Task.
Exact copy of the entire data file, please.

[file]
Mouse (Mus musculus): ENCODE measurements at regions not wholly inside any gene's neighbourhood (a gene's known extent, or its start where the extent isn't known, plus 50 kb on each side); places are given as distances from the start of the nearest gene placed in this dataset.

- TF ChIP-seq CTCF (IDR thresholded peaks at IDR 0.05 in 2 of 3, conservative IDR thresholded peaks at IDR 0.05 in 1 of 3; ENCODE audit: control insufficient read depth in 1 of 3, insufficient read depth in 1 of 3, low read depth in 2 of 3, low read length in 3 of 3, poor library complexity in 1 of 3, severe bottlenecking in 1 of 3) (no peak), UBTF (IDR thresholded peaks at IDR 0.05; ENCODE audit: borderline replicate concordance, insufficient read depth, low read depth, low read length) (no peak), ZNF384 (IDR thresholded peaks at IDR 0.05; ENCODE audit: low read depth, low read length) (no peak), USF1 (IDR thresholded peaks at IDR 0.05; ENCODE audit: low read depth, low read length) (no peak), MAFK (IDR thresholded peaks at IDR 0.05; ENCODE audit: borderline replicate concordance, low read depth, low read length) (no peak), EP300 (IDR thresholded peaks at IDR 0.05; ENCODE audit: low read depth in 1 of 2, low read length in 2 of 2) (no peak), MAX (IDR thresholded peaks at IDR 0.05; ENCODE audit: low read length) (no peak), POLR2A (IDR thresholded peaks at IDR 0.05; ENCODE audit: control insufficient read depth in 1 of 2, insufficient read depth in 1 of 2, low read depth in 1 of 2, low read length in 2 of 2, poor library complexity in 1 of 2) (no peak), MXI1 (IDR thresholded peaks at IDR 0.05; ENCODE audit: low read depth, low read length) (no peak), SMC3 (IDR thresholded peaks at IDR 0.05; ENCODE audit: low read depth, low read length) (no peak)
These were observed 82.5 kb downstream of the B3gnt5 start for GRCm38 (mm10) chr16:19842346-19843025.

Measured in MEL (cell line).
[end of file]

Mouse (Mus musculus): ENCODE measurements at regions not wholly inside any gene's neighbourhood (a gene's known extent, or its start where the extent isn't known, plus 50 kb on each side); places are given as distances from the start of the nearest gene placed in this dataset.

- TF ChIP-seq CTCF (IDR thresholded peaks at IDR 0.05 in 2 of 3, conservative IDR thresholded peaks at IDR 0.05 in 1 of 3; ENCODE audit: control insufficient read depth in 1 of 3, insufficient read depth in 1 of 3, low read depth in 2 of 3, low read length in 3 of 3, poor library complexity in 1 of 3, severe bottlenecking in 1 of 3) (no peak), UBTF (IDR thresholded peaks at IDR 0.05; ENCODE audit: borderline replicate concordance, insufficient read depth, low read depth, low read length) (no peak), ZNF384 (IDR thresholded peaks at IDR 0.05; ENCODE audit: low read depth, low read length) (no peak), USF1 (IDR thresholded peaks at IDR 0.05; ENCODE audit: low read depth, low read length) (no peak), MAFK (IDR thresholded peaks at IDR 0.05; ENCODE audit: borderline replicate concordance, low read depth, low read length) (no peak), EP300 (IDR thresholded peaks at IDR 0.05; ENCODE audit: low read depth in 1 of 2, low read length in 2 of 2) (no peak), MAX (IDR thresholded peaks at IDR 0.05; ENCODE audit: low read length) (no peak), POLR2A (IDR thresholded peaks at IDR 0.05; ENCODE audit: control insufficient read depth in 1 of 2, insufficient read depth in 1 of 2, low read depth in 1 of 2, low read length in 2 of 2, poor library complexity in 1 of 2) (no peak), MXI1 (IDR thresholded peaks at IDR 0.05; ENCODE audit: low read depth, low read length) (no peak), SMC3 (IDR thresholded peaks at IDR 0.05; ENCODE audit: low read depth, low read length) (no peak)
These were observed 82.5 kb downstream of the B3gnt5 start for GRCm38 (mm10) chr16:19842346-19843025.

Measured in MEL (cell line).